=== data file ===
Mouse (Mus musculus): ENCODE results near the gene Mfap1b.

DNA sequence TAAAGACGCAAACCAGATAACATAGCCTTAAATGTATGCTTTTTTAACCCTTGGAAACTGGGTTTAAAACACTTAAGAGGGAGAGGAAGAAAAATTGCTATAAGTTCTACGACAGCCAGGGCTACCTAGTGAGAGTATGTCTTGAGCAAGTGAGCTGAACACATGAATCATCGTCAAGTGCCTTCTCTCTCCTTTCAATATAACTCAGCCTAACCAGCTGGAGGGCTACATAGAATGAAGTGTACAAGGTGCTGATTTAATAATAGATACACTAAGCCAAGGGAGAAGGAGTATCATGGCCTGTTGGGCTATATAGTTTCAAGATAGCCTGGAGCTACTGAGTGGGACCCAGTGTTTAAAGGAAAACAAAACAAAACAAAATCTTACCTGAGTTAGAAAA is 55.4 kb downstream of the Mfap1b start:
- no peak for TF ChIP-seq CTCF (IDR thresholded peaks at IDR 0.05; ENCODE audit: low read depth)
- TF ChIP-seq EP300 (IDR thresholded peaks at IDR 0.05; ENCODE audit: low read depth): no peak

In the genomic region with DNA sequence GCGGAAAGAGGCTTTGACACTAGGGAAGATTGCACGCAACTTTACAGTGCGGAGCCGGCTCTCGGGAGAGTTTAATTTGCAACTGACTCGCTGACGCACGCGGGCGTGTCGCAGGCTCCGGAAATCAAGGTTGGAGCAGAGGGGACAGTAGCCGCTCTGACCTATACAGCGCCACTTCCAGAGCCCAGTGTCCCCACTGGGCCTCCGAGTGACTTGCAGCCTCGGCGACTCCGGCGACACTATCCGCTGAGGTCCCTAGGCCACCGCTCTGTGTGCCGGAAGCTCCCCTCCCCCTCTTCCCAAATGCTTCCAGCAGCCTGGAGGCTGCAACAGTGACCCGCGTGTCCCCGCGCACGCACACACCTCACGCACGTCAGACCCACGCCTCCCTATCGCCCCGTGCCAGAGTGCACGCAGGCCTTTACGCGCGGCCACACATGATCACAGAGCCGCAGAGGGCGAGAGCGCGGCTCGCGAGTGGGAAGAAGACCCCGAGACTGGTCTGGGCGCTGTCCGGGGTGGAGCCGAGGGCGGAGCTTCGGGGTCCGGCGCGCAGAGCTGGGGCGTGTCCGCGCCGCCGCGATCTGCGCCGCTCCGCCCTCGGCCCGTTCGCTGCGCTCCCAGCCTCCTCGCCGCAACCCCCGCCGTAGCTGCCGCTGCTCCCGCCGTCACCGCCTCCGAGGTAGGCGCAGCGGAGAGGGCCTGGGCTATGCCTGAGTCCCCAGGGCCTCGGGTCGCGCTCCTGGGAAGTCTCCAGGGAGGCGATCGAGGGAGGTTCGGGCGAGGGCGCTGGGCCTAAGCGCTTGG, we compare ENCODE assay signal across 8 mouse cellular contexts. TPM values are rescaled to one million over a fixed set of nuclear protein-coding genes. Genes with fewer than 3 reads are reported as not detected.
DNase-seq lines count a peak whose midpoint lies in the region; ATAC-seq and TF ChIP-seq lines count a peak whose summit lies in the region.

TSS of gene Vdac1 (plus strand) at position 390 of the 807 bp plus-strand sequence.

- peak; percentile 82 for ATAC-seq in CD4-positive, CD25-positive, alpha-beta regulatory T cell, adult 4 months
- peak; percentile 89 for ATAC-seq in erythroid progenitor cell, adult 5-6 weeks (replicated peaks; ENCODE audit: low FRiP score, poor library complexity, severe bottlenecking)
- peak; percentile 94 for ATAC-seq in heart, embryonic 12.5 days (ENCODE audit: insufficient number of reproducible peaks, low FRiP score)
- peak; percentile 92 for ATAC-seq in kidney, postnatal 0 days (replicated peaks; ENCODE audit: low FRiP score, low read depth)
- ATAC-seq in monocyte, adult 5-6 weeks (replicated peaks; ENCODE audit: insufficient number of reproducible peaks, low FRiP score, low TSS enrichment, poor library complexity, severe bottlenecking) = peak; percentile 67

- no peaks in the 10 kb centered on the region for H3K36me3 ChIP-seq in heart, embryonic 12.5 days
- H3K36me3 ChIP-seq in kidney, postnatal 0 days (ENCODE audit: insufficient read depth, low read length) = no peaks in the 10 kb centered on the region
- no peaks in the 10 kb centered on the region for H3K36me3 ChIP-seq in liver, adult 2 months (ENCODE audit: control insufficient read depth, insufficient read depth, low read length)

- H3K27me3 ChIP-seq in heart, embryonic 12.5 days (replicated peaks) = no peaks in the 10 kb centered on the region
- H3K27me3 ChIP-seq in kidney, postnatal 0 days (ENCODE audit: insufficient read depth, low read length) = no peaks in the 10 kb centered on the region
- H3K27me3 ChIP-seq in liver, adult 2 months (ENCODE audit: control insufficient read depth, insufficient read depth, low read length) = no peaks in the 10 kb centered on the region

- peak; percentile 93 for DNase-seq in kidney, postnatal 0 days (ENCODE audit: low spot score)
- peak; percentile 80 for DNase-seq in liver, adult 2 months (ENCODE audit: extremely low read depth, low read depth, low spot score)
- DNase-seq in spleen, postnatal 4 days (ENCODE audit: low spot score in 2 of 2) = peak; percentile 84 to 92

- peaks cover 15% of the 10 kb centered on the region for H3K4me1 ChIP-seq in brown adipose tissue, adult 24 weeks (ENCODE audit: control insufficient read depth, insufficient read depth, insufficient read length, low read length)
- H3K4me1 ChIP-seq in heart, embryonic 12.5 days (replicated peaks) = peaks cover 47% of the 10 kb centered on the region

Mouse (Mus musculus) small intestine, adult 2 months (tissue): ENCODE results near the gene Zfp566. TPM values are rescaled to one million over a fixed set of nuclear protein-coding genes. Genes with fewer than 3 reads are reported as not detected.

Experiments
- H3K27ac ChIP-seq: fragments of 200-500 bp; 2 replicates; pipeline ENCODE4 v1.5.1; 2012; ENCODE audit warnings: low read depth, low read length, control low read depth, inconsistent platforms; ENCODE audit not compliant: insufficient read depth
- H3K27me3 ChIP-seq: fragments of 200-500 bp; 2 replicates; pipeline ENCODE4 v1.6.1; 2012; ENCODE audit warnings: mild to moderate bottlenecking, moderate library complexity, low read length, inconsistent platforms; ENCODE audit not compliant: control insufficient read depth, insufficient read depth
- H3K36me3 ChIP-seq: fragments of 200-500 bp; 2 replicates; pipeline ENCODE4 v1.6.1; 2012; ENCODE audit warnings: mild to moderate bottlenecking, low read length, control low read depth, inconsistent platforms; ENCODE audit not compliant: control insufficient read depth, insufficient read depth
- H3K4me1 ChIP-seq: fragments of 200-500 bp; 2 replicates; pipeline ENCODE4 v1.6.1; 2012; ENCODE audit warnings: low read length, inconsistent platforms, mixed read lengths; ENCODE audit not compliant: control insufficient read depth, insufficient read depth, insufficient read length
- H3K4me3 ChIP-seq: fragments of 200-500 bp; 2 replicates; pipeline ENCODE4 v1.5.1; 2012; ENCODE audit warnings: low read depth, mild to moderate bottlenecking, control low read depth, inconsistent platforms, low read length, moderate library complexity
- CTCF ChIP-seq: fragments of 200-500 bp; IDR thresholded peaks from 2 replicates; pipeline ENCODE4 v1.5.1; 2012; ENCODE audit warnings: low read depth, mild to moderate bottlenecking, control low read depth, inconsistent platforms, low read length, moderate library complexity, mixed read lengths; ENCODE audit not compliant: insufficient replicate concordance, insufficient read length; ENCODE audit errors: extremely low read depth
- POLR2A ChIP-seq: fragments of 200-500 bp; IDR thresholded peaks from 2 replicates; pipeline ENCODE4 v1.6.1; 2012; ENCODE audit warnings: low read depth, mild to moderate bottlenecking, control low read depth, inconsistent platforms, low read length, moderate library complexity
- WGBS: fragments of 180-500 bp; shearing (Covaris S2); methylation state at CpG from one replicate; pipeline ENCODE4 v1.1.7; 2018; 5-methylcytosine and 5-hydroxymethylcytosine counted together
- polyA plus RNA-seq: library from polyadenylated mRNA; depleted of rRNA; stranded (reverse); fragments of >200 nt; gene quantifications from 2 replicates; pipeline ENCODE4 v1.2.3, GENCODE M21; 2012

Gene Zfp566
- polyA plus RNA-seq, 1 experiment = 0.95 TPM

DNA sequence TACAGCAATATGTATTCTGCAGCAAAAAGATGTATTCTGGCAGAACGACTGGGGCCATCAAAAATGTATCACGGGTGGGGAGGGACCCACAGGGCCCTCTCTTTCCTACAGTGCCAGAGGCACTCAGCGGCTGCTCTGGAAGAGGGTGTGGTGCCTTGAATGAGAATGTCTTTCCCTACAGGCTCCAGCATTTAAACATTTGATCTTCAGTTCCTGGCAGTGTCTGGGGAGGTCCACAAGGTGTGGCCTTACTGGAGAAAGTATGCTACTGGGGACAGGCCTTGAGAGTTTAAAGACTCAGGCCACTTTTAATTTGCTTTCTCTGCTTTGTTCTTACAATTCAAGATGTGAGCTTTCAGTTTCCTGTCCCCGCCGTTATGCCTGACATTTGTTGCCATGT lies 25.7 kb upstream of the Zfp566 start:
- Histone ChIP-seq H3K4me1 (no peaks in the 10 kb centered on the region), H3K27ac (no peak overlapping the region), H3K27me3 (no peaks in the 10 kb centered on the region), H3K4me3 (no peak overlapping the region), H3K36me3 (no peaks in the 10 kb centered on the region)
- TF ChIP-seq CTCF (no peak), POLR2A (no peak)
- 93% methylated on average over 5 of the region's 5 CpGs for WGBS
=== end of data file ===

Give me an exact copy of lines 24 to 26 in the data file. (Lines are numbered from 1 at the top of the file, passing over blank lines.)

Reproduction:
Mouse (Mus musculus) small intestine, adult 2 months (tissue): ENCODE results near the gene Zfp566. TPM values are rescaled to one million over a fixed set of nuclear protein-coding genes. Genes with fewer than 3 reads are reported as not detected.

Experiments
- H3K27ac ChIP-seq: fragments of 200-500 bp; 2 replicates; pipeline ENCODE4 v1.5.1; 2012; ENCODE audit warnings: low read depth, low read length, control low read depth, inconsistent platforms; ENCODE audit not compliant: insufficient read depth